Venice quartet Opium Moon indulges in making music that’s sensuous and sensitive

Opium Moon’s fluid, hypnotic sounds give voice to a ‘Venice underground’ that’s all about love

By Bliss Bowen

With a band name inspired by Sufi poet Hafiz’s seductive imagery, Opium Moon violinist Lili Haydn and fretless bassist Itai Disraeli teasingly call the quartet’s music “the sounds of Venice underground.”

Partners in life as well as music, Haydn and Disraeli are longtime Venice residents; but their improvisation-rooted “fluid compositions” with percussionist MB Gordy and santoorist Hamid Saeidi on Opium Moon’s new self-titled album rhythmically span the globe. Transcending boundaries, according to Haydn, was vital.

“It was so important to all of us that we really defy genre,” she says. “There may be anchor points, but what is more important is allowing the serpentine themes to go where they want to go.”

More poetically, Disraeli likens their creative process to “making love; you come and bring your best and you listen and respond. … The paramount idea is deep listening — deep listening, love and respect for each other’s ideas and feelings … [and] not playing any notes that we don’t hear, so to speak. It’s not the fingers flying because they can; it’s the heart singing because it’s allowed.”

The petite Haydn is the best known of the four, having played with the likes of Robert Plant and Jimmy Page, Sting and Nusrat Fateh Ali Khan, in addition to releasing five acclaimed solo albums and 2015’s classical-leaning “Evocations” with pianist William Goldstein. Since recuperating from brain damage caused almost a decade ago by toxic Chlordane in her home, she has — like her bandmates, all of whom have scored or performed music for film and television — increasingly focused on composing for the screen.

The cinematic sway of Opium Moon’s instrumental single “Caravan” lends itself to visual interpretation. The dreamy video for the piece, filmed by Oscar-nominated “Genghis Blues” director Roko Belic, follows a dancer twirling on a beach; footage of the band’s performance is projected onto her face and shimmering veils, creating images that magnify the tune’s inherent sensuality.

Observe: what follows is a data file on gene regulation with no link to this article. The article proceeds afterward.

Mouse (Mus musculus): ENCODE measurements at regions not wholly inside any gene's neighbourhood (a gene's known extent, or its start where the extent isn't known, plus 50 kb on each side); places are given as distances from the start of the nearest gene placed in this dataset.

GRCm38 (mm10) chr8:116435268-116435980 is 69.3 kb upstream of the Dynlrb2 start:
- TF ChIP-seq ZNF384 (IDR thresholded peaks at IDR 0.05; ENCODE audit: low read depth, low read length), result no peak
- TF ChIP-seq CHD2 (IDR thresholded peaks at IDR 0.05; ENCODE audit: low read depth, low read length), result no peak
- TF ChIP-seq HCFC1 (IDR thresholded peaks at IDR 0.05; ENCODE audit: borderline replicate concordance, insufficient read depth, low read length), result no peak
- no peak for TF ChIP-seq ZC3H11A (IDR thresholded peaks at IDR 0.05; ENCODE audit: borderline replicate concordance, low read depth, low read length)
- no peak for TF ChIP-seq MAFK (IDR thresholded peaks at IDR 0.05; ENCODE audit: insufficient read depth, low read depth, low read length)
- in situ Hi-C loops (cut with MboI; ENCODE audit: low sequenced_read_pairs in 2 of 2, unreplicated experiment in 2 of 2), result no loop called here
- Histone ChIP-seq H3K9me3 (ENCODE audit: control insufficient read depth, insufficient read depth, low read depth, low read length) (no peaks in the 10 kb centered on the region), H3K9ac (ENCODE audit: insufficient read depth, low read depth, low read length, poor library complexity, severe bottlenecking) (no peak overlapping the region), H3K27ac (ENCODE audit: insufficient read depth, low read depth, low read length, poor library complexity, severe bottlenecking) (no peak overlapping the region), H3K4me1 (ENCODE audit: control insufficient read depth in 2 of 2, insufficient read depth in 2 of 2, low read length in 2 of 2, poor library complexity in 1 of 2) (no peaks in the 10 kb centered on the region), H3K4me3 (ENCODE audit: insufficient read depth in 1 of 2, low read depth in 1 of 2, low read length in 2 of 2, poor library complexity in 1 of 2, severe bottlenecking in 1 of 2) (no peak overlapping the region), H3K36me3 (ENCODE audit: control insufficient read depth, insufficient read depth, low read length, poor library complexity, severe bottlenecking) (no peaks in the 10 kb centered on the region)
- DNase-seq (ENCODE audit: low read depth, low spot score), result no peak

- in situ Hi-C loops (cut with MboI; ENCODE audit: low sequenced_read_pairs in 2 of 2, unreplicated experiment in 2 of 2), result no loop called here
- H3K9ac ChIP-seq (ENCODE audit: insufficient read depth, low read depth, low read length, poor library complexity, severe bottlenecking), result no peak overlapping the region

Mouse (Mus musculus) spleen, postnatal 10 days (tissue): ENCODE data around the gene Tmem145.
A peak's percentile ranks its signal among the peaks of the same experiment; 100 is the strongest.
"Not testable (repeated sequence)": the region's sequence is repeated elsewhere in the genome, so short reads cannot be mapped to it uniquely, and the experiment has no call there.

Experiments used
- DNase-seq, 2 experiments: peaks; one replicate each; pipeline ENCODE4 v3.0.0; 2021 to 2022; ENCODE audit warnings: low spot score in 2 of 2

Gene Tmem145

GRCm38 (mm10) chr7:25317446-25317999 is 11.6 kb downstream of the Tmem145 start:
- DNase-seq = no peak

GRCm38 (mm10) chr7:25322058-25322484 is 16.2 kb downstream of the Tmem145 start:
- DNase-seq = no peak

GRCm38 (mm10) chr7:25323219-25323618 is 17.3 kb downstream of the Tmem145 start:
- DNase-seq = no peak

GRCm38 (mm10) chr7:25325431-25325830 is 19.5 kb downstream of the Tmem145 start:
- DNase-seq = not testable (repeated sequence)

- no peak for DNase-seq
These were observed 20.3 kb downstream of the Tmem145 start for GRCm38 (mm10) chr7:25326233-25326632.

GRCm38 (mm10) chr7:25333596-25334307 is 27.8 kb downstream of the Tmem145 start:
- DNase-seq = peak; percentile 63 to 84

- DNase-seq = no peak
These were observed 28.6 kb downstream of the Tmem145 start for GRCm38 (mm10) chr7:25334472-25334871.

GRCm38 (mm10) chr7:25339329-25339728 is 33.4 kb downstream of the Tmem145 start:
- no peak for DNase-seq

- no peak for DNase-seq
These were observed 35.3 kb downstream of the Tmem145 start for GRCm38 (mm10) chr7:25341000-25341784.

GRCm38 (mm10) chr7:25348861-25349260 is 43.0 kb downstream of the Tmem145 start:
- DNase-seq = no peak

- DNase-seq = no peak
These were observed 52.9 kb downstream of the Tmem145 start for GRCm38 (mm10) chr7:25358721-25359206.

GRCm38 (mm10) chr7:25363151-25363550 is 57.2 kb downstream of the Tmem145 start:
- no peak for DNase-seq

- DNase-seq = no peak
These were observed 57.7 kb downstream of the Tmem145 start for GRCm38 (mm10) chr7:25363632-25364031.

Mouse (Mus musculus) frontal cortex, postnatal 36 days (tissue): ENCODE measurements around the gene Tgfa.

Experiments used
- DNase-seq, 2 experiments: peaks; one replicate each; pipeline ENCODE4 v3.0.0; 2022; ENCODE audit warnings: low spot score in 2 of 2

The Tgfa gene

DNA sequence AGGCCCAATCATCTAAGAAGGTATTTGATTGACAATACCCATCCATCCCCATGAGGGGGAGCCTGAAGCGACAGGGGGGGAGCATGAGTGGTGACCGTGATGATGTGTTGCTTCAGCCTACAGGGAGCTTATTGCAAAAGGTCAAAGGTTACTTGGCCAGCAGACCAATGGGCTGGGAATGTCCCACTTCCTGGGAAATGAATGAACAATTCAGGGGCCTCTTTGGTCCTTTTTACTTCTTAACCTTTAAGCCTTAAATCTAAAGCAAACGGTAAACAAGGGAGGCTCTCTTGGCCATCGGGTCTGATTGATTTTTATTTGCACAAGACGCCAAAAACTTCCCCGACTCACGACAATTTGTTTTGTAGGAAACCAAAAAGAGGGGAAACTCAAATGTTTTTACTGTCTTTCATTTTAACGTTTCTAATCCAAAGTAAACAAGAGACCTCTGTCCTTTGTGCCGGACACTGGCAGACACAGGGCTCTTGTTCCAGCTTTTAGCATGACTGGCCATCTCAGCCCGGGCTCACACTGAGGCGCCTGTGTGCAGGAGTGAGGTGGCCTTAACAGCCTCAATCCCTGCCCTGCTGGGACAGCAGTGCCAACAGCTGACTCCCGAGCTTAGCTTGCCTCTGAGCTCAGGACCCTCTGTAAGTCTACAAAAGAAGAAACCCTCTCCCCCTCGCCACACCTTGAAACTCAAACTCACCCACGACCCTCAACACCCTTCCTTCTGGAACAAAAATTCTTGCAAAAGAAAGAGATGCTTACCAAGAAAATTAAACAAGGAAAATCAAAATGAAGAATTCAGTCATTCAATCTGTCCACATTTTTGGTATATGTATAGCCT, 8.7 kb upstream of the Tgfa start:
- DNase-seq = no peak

Persian dancers will likewise dance at Opium Moon’s concert this Sunday at the Moss Theater, which will also feature guest vocalist Sussan Deyhim and live painting by Norton Wisdom, an onstage presence at Opium Moon shows whenever scheduling permits. (“In my mind,” Haydn says, “he’s a fifth member of the band.”)

As organic as their music’s creative origins may be, Disraeli maintains that its ruminative exchanges between his grounding bass, Haydn’s emotive violin, Gordy’s resonant percussion and Saeidi’s santoor (Persian hammered dulcimer) arose from each artist’s peaceful convictions.

“Music is sound, right? It’s sound and silence. If you look at the world as sound, you’ll see that there’s so much being put out there right now that creates discord, separation, animosity, and hate, whether from the mouth of ignorant politicians, advertisers — the dividers and conquerors, so to speak. We feel it’s very, very important to put music out there that’s encoded with a feeling of unity, love, openness, and respect. … In a place where they sow division, let us sow unity.”

“And inclusion,” Haydn adds.

“And inclusion,” Disraeli agrees. “Because the truth is this is one world. And it’s one family, the human family. … You can’t listen to this and go out and hate on your neighbors. [Laughs] You’ll be like, ‘Hey, can I give you cookies?’”    

Opium Moon play at 7 p.m. Sunday (July 15) at the Moss Theater, 3131 Olympic Blvd., Santa Monica. Tickets are $25 to $100 at (310) 998-7171 and Preview the album at